During Rendezvous, the 300+ historic re-enactors who came set up and lived at the Voyageur Camp. I had the chance to walk through the camp a few times and it was a surreal experience. I felt like I had transported back in time about 200 years. Everyone – even the children – was dressed in era appropriate clothing and doing era appropriate things. The white canvas tents packed the area around the historic stockade.
One of the really fun things about the Voyageur Camp was the number of children and young adults present. At other encampments, it seems like most of the people there are retired men. This encampment seemed to have as many children as men. Of course, the Voyageurs wouldn’t have traveled with their families. When they were at Grand Portage they were there for work. But it was still fun to see a new generation of historic re-enactors being raised.
As I walked through the Voyageur Camp I saw young girls sewing and moms knitting. I saw a mom teaching her daughter to chop wood (the women were in charge of fires and chopping up the wood back in the day). I saw children having more fun on a rocking horse and rope swing than I ever see them have with a video game. I saw goods for sale: pots and pans, beads, wild rice, blankets, tools, and clothing.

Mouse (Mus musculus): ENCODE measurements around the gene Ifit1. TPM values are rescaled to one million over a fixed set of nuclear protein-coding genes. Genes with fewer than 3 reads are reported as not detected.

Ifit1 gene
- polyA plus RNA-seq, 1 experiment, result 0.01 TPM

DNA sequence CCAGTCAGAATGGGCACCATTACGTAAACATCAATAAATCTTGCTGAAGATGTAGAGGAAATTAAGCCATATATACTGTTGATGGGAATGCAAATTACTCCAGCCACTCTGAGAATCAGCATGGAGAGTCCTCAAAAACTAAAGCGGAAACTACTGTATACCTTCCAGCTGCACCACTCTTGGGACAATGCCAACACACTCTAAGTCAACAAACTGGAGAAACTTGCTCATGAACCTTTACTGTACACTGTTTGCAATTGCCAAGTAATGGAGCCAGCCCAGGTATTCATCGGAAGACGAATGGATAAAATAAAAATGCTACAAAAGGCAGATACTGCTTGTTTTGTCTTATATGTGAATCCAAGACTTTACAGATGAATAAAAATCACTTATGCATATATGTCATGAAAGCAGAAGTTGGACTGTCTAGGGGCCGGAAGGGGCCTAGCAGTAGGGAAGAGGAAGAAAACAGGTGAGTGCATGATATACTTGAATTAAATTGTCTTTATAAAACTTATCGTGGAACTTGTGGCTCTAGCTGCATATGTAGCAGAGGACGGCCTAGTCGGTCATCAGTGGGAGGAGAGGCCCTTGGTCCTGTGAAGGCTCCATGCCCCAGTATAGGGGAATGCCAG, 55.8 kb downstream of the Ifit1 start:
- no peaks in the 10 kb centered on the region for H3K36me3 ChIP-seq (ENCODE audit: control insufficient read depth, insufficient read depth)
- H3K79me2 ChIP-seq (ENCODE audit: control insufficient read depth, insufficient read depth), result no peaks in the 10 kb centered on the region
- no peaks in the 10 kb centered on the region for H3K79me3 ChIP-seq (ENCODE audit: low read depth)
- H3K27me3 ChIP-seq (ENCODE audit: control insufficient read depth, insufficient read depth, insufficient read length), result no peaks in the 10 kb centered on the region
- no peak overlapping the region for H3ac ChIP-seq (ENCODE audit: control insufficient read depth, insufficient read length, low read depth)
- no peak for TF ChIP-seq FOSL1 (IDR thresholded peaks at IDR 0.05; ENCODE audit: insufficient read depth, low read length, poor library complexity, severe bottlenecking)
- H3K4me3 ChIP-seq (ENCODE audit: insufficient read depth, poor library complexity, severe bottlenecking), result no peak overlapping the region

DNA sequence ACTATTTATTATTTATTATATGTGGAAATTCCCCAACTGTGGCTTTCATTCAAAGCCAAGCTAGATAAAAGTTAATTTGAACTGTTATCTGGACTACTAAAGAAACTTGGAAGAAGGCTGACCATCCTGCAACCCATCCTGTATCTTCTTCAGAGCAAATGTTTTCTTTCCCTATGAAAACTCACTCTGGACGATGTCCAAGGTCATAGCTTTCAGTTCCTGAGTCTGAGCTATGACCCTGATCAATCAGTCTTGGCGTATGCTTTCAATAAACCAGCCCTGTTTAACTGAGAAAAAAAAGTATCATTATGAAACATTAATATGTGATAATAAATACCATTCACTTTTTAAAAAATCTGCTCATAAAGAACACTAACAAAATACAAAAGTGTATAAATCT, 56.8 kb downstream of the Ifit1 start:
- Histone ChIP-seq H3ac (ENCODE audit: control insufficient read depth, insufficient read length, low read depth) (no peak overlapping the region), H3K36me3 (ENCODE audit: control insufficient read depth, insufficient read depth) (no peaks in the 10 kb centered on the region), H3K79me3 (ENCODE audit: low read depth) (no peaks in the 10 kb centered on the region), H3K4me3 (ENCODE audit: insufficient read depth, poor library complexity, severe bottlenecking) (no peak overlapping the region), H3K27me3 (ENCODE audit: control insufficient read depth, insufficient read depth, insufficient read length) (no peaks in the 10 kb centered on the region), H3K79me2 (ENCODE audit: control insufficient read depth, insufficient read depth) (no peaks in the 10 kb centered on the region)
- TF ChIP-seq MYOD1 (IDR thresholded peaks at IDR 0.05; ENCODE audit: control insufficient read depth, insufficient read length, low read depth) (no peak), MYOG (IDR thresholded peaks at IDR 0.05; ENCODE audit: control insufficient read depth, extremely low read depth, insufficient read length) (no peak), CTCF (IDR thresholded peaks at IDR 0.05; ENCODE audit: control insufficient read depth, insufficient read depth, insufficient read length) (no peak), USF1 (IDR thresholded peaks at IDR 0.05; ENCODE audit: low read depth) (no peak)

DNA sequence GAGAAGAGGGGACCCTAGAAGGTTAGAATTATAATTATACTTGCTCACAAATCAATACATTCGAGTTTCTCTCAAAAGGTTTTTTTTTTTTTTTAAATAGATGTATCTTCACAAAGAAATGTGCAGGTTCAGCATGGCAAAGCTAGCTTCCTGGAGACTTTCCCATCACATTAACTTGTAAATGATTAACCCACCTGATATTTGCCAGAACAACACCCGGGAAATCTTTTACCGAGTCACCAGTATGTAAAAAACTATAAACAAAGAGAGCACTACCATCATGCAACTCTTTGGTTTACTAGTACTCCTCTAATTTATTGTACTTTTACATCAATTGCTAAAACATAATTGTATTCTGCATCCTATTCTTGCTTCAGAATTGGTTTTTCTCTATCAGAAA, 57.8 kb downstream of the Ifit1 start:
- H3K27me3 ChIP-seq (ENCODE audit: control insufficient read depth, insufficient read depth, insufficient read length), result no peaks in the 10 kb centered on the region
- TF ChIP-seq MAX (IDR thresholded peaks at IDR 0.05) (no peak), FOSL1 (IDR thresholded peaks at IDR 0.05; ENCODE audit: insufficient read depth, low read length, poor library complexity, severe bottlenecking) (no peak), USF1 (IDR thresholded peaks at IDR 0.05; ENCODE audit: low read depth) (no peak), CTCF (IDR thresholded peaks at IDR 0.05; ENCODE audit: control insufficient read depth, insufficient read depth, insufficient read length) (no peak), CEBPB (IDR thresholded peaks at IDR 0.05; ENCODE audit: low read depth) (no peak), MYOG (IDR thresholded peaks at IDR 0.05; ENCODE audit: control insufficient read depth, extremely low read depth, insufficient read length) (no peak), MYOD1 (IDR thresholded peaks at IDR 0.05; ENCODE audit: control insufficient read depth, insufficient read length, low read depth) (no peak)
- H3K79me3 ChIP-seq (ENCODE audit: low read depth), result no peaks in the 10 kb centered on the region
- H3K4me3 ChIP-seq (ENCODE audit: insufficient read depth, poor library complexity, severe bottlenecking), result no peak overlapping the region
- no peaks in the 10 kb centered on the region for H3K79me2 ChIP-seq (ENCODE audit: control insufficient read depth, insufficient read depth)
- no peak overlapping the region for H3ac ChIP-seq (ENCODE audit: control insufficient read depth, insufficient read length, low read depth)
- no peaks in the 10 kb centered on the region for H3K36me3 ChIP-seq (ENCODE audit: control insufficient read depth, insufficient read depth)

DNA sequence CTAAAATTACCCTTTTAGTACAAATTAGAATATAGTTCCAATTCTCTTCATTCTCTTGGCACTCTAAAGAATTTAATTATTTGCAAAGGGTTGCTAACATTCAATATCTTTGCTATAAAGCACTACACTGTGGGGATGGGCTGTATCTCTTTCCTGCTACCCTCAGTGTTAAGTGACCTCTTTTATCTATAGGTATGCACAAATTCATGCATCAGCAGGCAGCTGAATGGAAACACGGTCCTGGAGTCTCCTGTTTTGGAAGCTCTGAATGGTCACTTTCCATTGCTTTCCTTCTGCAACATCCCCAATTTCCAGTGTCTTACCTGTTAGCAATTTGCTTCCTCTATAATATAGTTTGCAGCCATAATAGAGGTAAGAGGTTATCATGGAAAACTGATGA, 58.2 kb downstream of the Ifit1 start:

I took time to talk to some of the Voyageurs. One family was there with their five children (and another one due any day). Each of the kids took time to show me what was in their knapsack: furs, a sewing kit, a pirate’s sword. I asked the parents which one had grown up re-enacting, and they laughed and said the husband had and the wife had married into it. But they came every summer and it was like a family reunion. Every year they saw people who have been coming for the re-enactments here for 30 years or more.
There were Voyageurs lined up at the “spring” (water faucet and hose) to fill buckets with water. There were different groups putting their birchbark canoes into the water for a paddle on the lake. Women and men were cooking gourmet meals over the fire and inviting the people around them to taste it. It all felt like an old-fashioned county fair where people would come from far and near and stay for the week because they were having such a good time visiting with “neighbors.”
On Saturday night, re-enactors young and old joined together on the lawn of the Great Hall for dancing by candlelight. They cheered and jostled and danced and laughed and talked and I could almost see the ghosts of the Voyageurs standing around them in approval.